Answer

\(a=\dfrac{bH}{2b-H}\)

Subsection Section Summary

Subsubsection Vocabulary

Look up the definitions of new terms in the Glossary.

  • Extraneous solution

Subsubsection CONCEPTS

  1. To solve an equation involving an algebraic fraction, we multiply each side of the equation by the denominator of the fraction. This has the effect of clearing the fraction, giving us an equivalent equation without fractions.

  2. Whenever we multiply an equation by an expression containing the variable, we should check that the solutions obtained are not extraneous.

Subsubsection STUDY QUESTIONS

  1. What is the first step in solving an equation that includes algebraic fractions?

  2. If the equation also contains terms without fractions, should you multiply those terms by the LCD?

  3. What are extraneous solutions, and when might they arise?

  4. If you are solving a formula and two or more terms contain the variable you are solving for, what should you do?

Subsubsection SKILLS

Practice each skill in the Homework  problems listed.

  1. Solve a fractional equation by clearing denominators: #1–14, 47–54

  2. Write and solve proportions: #25–36

  3. Solve equations by graphing: #15–22

  4. Solve formulas that involve fractions: #39–48

  5. Solve problems that involve algebraic fractions: #55–58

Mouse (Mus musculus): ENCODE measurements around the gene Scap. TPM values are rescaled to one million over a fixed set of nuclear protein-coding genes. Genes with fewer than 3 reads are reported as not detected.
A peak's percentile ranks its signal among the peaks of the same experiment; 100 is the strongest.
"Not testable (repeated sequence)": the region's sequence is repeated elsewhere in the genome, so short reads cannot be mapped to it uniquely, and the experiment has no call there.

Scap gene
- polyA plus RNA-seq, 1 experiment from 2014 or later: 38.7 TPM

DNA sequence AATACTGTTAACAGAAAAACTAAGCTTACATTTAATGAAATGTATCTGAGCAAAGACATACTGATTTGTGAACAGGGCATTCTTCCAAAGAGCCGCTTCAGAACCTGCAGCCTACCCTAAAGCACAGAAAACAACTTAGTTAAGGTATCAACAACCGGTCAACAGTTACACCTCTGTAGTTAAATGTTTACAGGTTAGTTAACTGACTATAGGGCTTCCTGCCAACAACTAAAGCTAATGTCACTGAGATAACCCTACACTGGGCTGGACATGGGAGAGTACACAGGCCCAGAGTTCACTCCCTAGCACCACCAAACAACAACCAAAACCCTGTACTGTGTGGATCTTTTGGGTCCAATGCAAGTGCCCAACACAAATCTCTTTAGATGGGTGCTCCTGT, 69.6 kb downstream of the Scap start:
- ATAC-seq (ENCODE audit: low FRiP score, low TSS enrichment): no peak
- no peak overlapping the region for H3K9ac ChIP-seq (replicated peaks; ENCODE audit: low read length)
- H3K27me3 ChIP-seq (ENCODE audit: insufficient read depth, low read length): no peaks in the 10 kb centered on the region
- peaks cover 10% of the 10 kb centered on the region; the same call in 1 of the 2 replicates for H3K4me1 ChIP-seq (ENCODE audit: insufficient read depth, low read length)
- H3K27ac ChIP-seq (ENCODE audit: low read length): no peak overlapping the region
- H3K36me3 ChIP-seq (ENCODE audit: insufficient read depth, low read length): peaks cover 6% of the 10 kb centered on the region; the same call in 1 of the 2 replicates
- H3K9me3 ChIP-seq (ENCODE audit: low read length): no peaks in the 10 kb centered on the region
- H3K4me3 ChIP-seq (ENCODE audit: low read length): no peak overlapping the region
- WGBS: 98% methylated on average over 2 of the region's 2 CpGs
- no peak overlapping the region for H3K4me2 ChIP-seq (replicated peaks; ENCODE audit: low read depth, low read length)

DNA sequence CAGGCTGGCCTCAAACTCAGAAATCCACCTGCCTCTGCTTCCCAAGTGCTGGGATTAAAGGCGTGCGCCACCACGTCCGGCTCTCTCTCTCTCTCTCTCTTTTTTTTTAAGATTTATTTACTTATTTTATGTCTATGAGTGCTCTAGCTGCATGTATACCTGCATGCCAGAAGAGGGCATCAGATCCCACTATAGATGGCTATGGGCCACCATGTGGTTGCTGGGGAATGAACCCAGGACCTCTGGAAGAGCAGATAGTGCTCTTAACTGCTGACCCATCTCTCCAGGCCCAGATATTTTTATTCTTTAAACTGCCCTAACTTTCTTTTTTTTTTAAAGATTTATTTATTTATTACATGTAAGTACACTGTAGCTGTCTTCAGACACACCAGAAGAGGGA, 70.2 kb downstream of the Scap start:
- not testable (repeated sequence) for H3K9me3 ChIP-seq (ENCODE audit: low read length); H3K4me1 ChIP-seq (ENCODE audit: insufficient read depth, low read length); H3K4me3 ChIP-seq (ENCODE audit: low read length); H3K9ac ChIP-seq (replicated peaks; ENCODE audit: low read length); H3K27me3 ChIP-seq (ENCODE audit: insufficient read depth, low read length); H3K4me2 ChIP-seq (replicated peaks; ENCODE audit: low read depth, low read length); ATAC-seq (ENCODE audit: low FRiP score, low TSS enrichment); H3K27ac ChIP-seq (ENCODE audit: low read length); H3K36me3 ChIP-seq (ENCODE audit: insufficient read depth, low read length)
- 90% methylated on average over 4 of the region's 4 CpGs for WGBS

Subsection Homework 7.5

For Problems 1-8, solve the equation algebraically.

1

\(\dfrac{6}{w+2}=4 \)

2

\(\dfrac{12}{r-7}=3 \)

3

\(9=\dfrac{h-5}{h-2} \)

4

\(-3=\dfrac{v+1}{v-6} \)

5

\(\dfrac{15}{s^2}=8 \)

6

\(\dfrac{3}{m^2}=5 \)

7

\(4.3=\sqrt{\dfrac{18}{y}} \)

8

\(6.5=\dfrac{52}{\sqrt{z}} \)

9

The total weight, \(S\text{,}\) that a beam can support is given in pounds by

\begin{equation*} S = \frac{182.6wh^2}{l} \end{equation*}

where \(w\) is the width of the beam in inches, \(h\) is its height in inches, and \(l\) is the length of the beam in feet. A beam over the doorway in an interior wall of a house must support \(1600\) pounds. If the beam is \(4\) inches wide and \(9\) inches tall, how long can it be?

10

If two appliances are connected in parallel in an electrical circuit, the total resistance, \(R\text{,}\) in the circuit is given by

\begin{equation*} R = \frac{ab}{a+b} \end{equation*}

where \(a\) and \(b\) are the resistances of the two appliances. If one appliance has a resistance of \(18\) ohms, and the total resistance in the circuit is measured at \(12\) ohms, what is the resistance of the second appliance?